Economía Agroalimentaria

Recent webinar sheds light on a new modeling framework for computing changes in healthy diet unaffordability


Chronic hunger continues to affect an estimated 738 million people worldwide, according to mid-range estimates from The State of Food Security and Nutrition in the World 2023 report. However, an equally critical concern alongside hunger is the affordability of healthy diets.

The issue of healthy diet affordability has been closely monitored since its introduction in The State of Food Security and Nutrition in the World 2019 report. It not only assesses the quality of diets and their nutritional implications but also highlights the accessibility aspect of food security and nutrition. Shockingly, in 2021, 3.1 billion people struggled to afford a healthy diet.

Recognizing that modeling healthy diet unaffordability is pivotal for global food security and nutrition, a webinar held by the Technical Network of Poverty Analysis (THINK-PA) on 10 October 2023, presented a  framework that combines general equilibrium models with household-level microdata to estimate Healthy Diets Unaffordability.

The framework utilizes the MIRAGRODEP computable general equilibrium model and the POVANA dataset, which consists largely of LSMS survey data from 31 countries. The dataset includes information from over 300 000 representative households, offering invaluable insights into income sources and expenditure patterns.

During the webinar, David Laborde, Division Director (ESA), provided participants with practical examples of how this framework can assess the impact of complex shocks, such as the COVID-19 pandemic, on healthy diet affordability. Additionally, he demonstrated how food and agricultural policies, aimed at both producers and consumers, can be reformulated to make healthy diets more affordable, including the elimination of subsidies.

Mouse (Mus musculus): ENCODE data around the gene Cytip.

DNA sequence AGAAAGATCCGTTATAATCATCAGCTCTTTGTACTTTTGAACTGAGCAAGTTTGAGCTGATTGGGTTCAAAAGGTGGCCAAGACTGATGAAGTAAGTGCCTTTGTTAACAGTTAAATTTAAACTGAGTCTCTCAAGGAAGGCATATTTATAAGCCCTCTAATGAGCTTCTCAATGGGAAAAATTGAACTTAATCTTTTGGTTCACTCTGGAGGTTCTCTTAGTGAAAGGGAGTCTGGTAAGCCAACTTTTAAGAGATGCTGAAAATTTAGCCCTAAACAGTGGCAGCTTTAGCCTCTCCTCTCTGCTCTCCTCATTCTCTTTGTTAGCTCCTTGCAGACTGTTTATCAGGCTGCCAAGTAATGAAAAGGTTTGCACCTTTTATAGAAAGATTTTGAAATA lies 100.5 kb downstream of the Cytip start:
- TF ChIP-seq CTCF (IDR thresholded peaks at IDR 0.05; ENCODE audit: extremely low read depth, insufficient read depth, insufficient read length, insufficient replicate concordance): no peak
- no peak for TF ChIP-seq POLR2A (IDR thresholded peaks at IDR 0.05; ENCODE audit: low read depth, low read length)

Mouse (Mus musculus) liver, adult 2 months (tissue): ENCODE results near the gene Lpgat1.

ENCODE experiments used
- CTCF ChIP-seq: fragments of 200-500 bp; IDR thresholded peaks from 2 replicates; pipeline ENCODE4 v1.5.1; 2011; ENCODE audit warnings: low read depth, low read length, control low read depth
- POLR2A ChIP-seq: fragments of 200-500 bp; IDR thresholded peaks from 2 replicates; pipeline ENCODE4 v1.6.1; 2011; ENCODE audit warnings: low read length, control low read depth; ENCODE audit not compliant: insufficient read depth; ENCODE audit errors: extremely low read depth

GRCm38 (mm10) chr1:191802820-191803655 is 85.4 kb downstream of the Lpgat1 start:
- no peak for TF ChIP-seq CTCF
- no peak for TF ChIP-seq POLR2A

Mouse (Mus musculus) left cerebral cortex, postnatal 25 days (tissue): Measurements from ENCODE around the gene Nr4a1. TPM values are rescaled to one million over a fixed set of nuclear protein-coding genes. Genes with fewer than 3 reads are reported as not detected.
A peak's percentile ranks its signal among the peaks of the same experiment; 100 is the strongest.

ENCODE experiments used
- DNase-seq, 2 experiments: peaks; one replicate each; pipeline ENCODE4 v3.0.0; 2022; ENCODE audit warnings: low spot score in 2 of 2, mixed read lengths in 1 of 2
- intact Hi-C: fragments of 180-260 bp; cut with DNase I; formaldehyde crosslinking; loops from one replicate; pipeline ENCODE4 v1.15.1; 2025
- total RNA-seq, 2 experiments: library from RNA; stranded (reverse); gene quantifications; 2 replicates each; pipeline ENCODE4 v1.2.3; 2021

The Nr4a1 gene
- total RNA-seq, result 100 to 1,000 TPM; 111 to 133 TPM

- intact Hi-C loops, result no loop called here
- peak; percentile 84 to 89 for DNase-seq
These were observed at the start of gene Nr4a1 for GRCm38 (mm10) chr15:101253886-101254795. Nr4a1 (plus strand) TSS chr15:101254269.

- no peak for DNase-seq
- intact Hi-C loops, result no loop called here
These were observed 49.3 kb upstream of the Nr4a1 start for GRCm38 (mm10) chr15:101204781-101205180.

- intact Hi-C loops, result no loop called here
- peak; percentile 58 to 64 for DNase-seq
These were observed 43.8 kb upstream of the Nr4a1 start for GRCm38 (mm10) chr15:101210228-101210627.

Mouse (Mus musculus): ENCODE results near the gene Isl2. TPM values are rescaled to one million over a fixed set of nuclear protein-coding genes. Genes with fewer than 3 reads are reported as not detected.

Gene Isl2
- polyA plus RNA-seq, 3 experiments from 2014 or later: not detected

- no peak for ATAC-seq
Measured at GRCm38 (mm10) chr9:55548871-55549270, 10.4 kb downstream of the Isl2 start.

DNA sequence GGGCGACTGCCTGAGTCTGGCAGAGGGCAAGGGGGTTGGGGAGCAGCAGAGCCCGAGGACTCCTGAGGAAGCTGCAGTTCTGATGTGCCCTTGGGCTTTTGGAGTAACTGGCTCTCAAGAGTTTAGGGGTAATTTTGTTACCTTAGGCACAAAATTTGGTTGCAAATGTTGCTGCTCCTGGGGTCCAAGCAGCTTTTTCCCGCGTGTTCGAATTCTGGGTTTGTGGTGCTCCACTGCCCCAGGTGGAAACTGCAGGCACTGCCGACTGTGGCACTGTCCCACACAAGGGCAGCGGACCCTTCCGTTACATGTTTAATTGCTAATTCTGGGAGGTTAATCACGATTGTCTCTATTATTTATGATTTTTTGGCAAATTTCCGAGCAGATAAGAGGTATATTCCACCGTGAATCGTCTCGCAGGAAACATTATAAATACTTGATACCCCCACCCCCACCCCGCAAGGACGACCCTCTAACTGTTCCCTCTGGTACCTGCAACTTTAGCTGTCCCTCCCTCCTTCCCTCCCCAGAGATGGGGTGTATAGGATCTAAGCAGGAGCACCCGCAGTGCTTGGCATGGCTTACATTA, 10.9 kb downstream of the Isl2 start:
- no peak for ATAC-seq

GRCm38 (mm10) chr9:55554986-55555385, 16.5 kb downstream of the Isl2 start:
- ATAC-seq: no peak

However, it's important to note that the approach requires careful consideration, not only in interpreting the results but also in critically reviewing the underlying assumptions. One of the main topics of discussion was whether modeled Healthy Diets Unaffordability serves as a positive or normative measure. Laborde argued that the measure is normative, given its strong focus on what people should consume rather than what they have consumed, and the emphasis on normative shares of food consumption.

Factors such as expenditure shares, homegrown consumption, and the availability of food price data, including household unit values and homogeneous market prices, represent significant challenges in enhancing the measure. Consequently, it is not advisable to refer to Healthy Diet Unaffordability as a poverty measure.

The webinar was an insightful exploration of the multifaceted issue of healthy diet affordability and presented a valuable tool for policymakers and researchers alike. In a world where access to nutritious food remains a challenge for billions, initiatives like these play a crucial role in addressing global food security and nutrition concerns.